January 6, 1997
Mr. Anthone R. Damianakis
Attorney at Law
200 Old Country Road
Mineola, NY 11501
The staff of the Committee on Open Government is authorized to issue advisory opinions. The ensuing staff advisory opinion is based solely upon the information presented in your correspondence.
Dear Mr. Damianakis:
I have received your letter, which reached this office on December 17. You have requested an advisory opinion concerning the Open Meetings Law.
Specifically, you wrote as follows:
"Supposing two current school board members met with two candidates for the school board who just won an election. These new school members 'elect' had not yet been sworn into office, nor had they attended any formal meeting of the Board of Education. Does such a scenario violate any provision of the Open Meetings Law, or any other law in the State of New York?"
In this regard, as you may be aware, the Committee on Open Government is authorized by §109 of the Public Officers Law to "issue advisory opinions...as...may be required to inform public bodies and persons of the interpretations of the provisions of the open meetings law." As such, the ensuing commentary should be viewed as advisory in nature.
From my perspective, assuming that the board of education consists of more than three members, the Open Meetings Law would not have applied.
By way of background, the Open Meetings Law pertains of meetings of public bodies. Section 102(2) of that statute defines the phrase "public body" to mean:
"...any entity for which a quorum is required in order to conduct public business and which consists of two or more members, performing a governmental function for the state or for an agency or department thereof, or for a public corporation as defined in section sixty-six of the general construction law, or committee or subcommittee or other similar body of such public body."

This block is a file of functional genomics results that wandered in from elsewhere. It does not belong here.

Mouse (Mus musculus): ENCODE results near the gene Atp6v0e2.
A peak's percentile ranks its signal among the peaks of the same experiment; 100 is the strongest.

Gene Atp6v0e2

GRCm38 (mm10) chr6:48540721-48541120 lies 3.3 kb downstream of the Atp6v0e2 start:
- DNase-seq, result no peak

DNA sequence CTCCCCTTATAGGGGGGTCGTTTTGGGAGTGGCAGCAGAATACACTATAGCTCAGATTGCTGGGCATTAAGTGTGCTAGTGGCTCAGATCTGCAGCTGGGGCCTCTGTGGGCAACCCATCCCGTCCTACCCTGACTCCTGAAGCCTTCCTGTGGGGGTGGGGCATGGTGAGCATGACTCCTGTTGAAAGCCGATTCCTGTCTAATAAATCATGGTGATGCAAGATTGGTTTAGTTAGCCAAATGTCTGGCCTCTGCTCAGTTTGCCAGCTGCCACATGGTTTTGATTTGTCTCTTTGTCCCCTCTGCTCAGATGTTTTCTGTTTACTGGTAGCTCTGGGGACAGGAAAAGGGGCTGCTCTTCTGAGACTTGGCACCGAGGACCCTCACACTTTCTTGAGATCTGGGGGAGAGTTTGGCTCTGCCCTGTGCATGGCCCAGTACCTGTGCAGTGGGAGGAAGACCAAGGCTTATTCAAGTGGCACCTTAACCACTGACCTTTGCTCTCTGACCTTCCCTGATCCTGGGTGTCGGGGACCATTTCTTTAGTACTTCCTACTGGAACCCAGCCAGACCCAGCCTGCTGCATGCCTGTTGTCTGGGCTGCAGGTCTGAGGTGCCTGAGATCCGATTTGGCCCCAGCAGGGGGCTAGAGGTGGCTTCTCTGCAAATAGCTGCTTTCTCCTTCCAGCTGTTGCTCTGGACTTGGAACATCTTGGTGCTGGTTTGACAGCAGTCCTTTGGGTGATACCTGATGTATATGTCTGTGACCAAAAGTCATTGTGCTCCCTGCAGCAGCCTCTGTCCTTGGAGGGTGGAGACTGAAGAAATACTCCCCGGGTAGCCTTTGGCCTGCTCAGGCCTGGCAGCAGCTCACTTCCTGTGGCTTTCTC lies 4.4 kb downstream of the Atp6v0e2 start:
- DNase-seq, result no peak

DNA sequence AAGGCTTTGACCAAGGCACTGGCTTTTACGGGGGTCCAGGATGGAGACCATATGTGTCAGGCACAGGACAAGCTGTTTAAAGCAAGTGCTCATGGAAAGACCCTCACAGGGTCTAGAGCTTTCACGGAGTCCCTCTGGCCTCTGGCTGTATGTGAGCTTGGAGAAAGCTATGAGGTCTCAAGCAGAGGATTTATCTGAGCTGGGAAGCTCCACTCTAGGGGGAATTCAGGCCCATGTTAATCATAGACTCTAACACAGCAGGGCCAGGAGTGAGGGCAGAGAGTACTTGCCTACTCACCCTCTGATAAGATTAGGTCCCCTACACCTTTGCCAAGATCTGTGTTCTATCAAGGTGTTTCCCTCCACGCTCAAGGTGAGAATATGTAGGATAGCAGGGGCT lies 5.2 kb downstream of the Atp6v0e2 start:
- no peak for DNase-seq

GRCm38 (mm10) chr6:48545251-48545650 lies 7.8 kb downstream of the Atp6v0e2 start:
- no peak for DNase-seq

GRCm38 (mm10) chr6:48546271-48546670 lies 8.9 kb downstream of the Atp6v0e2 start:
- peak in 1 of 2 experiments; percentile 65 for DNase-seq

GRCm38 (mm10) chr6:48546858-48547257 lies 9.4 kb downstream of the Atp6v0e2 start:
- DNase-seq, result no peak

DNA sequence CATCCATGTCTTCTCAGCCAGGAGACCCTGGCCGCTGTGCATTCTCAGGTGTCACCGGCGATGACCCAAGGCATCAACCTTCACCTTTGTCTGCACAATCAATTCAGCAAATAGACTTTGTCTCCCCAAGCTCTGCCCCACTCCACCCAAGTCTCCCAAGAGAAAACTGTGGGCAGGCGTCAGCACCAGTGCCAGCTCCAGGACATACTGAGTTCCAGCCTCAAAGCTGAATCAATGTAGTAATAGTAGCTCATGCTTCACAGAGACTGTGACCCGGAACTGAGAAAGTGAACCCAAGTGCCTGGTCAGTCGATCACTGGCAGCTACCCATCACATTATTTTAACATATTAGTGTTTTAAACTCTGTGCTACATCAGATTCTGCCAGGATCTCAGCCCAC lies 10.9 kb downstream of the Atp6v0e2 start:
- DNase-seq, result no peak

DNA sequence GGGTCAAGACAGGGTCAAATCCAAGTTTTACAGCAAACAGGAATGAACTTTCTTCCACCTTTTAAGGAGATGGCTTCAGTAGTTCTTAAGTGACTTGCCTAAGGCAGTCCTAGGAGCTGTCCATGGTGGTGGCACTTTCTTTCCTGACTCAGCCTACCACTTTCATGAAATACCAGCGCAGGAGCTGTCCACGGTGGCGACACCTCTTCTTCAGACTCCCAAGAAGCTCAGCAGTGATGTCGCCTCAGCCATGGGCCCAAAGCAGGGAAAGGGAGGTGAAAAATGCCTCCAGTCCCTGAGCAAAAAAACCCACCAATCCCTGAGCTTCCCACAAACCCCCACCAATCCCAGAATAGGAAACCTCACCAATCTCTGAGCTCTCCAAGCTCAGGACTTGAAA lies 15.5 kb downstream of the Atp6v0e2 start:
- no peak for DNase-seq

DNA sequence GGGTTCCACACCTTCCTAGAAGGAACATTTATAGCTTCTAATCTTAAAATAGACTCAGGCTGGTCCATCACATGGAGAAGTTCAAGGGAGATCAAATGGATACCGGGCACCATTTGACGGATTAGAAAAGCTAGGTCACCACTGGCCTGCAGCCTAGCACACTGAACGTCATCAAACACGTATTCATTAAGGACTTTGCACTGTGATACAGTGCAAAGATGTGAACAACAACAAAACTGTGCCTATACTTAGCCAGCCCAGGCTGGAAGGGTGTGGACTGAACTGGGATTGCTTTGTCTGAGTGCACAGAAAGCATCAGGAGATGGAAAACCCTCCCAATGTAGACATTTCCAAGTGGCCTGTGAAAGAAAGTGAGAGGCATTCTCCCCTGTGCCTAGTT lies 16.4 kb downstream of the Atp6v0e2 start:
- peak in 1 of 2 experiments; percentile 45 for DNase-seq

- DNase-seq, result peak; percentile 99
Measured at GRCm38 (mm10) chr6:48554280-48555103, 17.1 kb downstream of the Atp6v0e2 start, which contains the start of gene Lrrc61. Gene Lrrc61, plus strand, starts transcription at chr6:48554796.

The term "meeting" is defined to mean "the official convening of a public body for the purpose of conducting public business." Further, pursuant to §41 of the General Construction Law, a quorum is a majority of the total membership of a public body, notwithstanding absences, vacancies or disqualifications.
Based on the foregoing, a "meeting" is a gathering of a majority of a public body for the purpose of conducting public business. Conversely, a gathering of less than a majority of a public body would not constitute a meeting, and the Open Meetings Law would be inapplicable.
In the context of your inquiry, persons who have been elected but who have not been sworn into office would not yet be members of the board of education and would not be considered or counted as a members of a public body for the purposes of the Open Meetings Law. Therefore, if two current members of a board of education constitute less than a majority of the board and meet with two members elect who have not yet taken office, or with any other persons who are not currently members of the board, I do not believe that such a gathering would constitute a violation of the Open Meetings Law. Again, absent a majority of the current board, that statute simply would not apply. Moreover, I know of no other statute that would render the gathering that you described contrary to the laws of New York in any way.
I hope that I have been of assistance.
Robert J. Freeman